Unofficial primary results’ highs, lows and too-close-to-calls

‘Every nation gets the government it deserves’
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joseph de maistrePHOENIX – Joseph de Maistre, an 18th Century French lawyer, diplomat, writer and philosopher once said, “Toute nation a le gouvernement qu'elle mérite,” which translates to: “Every nation gets the government it deserves.”

There was paltry turnout for yesterday’s primary election, especially in Maricopa County where the bulk of Arizona’s 3.2 million registered voters reside. Only 19.57 percent bothered to vote.

The only county that had a lower turnout was Yuma at 16.64 percent.

Cochise County boasted the highest turnout with 62.15 percent.

All other counties were in the 20-30 percent range.

Apparently the secretary of state’s office has some adjusting to do for its Gila County figures, which shows one precinct with over a 300 percent turnout and others over 100 percent, while showing several precincts in Payson with zero percent.

In any event, those who no-showed for the primary election, are now saddled with the choices they’ll have in November’s general election.

In U.S. Congressional District 1, former Arizona Speaker of the House Andy Tobin, with 36.08 percent of the vote, appears to have achieved a narrow victory over Gary Kiehne (34.85 percent) and Adam Kwasman (28.64 percent).

Tobin will face off against Democrat Ann Kirkpatrick in November in a district that reflects a slight edge toward Democrats.

Democrat Mary Rose Wilcox, the former Maricopa County Supervisor, with 36.4 percent of the vote, lost her race as a candidate for District 7 U.S. Congressional Representative to Ruben Gallego, who received 48.14 percent of the vote. Jarrett Maupin (7.43 percent) and Randy Camacho (7.65 percent) were possibly her spoilers in that race.     

Doug Ducey walked away with the Republican nomination for governor with 36.84 percent of the vote, with Scott Smith a distant second at 21.53 percent, and will face Democrat Fred Duval and Libertarian Barry Hess in November.

Mark Brnovich, trouncing Tom Horne’s reelection efforts by a margin of 52.78 percent to 46.78 percent, will face Democrat Felecia Rotellini in the general election for Attorney General.

Michele Reagan, with 43.18 percent of the vote, beat Will Cardon (21.75 percent) and Justin Pierce (34.61 percent) to square off against Democrat Terry Goddard in November for Secretary of State.

With no Democrats running for Treasurer, Jeff Dewit took the election with 44.87 percent of the vote against Hugh Hallman (32.27 percent) and Randy Pullen (22.63 percent).

Tom Forese (28.83 percent) and Doug Little (28.89 percent) easily won the Republican nominations for Corporation Commission against Lucy Mason (23.35 percent) and Vernon Parker (18.52 percent).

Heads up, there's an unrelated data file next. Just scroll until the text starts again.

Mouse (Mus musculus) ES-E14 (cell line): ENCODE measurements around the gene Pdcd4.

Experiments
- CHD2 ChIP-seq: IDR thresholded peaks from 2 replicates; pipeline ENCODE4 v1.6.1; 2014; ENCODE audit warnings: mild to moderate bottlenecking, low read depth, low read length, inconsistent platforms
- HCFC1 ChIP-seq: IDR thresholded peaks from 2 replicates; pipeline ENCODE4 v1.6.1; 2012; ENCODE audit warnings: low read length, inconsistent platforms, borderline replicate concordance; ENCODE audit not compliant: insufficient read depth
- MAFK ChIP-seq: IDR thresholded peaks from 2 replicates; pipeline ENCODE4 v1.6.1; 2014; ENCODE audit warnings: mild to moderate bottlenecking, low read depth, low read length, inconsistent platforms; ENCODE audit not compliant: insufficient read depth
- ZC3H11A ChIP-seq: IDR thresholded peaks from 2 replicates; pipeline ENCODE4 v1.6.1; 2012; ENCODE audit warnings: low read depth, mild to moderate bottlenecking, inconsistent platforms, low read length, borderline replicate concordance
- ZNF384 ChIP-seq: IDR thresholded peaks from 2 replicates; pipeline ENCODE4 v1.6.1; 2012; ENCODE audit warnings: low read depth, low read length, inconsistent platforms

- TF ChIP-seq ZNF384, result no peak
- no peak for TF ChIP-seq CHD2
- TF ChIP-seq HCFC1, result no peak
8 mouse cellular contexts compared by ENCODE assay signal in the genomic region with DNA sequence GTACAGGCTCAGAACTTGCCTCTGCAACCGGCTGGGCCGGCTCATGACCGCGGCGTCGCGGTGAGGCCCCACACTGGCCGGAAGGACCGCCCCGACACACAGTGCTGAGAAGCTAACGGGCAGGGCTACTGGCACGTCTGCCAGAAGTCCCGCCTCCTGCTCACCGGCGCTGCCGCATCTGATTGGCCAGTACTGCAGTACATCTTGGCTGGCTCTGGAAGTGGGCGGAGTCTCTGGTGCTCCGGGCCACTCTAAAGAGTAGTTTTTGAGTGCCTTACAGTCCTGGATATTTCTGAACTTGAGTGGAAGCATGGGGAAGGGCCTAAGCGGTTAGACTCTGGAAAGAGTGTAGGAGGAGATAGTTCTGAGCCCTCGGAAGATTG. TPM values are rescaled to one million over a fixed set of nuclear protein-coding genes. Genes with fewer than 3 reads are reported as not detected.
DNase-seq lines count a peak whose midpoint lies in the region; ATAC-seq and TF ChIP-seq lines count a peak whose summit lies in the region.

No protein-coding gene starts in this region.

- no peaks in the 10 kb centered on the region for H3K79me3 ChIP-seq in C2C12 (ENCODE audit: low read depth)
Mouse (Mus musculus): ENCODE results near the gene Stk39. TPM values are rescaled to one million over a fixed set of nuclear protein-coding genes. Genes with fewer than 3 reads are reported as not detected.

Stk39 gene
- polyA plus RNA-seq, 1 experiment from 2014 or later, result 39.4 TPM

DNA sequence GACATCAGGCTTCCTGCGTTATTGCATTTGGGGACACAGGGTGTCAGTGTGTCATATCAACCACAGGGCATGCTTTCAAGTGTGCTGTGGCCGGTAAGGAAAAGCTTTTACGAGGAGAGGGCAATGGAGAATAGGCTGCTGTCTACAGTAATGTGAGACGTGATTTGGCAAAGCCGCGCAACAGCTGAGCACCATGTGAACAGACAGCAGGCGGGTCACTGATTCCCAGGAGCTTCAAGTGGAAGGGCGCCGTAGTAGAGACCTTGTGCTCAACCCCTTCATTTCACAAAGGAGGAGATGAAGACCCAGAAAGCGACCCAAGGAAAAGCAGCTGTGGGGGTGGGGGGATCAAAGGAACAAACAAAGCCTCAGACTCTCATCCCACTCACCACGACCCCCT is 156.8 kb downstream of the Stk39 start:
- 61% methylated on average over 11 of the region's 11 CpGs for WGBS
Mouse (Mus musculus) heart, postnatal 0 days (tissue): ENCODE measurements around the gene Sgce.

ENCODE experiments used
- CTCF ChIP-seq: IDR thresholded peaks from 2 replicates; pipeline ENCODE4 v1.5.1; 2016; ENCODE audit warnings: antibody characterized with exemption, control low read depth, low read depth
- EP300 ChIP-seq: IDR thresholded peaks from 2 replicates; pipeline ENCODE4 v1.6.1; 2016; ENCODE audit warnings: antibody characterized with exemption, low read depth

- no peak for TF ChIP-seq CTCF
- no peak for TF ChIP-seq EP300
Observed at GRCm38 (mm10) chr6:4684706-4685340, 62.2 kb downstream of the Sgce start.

They will be running against Democrats Jim Holway and Sandra Kennedy in November.

Diane Douglas crushed John Huppenthal’s bid for reelection as Superintendent of Public Instruction by a margin of 57.78 percent to 41.5 percent.

Douglas will face Democrat David Garcia in the general election.

In Legislative District 15, Sen. Nancy Barto, who received 61.5 percent of the vote, is virtually reelected, winning over her challenger David Ryan (38.2 percent) and facing no opponent in November.

The State Representative race for LD-15 has also sealed Rep. Heather Carter’s reelection with 38.19 percent of the vote and no Democrat opponent in the general election.

However, the second seat in LD-15 is too close to call between incumbent John Allen (30.75 percent) and David Burnell Smith (30.71 percent) who are separated by only 9 votes.

Sen. Steve Pierce, who ran unopposed in District 1 and has no Democrat challenger in the general election, also won reelection.

LD-1 Rep. Karen Fann won a spot on the November ballot with 36.29 percent of the vote, with Noel Campbell (30.22 percent) also winning a spot against Linda Gray (24.72 percent) and Sean Englund (8.63 percent), and will be facing a single Democrat challenger, Frank Cuccia in November, vying for the seat vacated by Tobin, who resigned to run for Congress.

Democrat Kyrsten Sinema ran unopposed for reelection as District 9 U.S. Representative and will face Republican Wendy Rogers, who won the primary with 59.13 percent of the vote against Walter Andrew (40.37), in November.

Another too-close-to-call race was in LD-28 for State Representative, with Kate Brophy McGee winning a spot on the November ballot with 46.53 percent of the vote while Shawnna Bolick (26.46 percent) and Mary Hamway (26.49) are only seven votes apart.

The victors will face off against Democrat Eric Meyer and Libertarian Zhani Doko in November.

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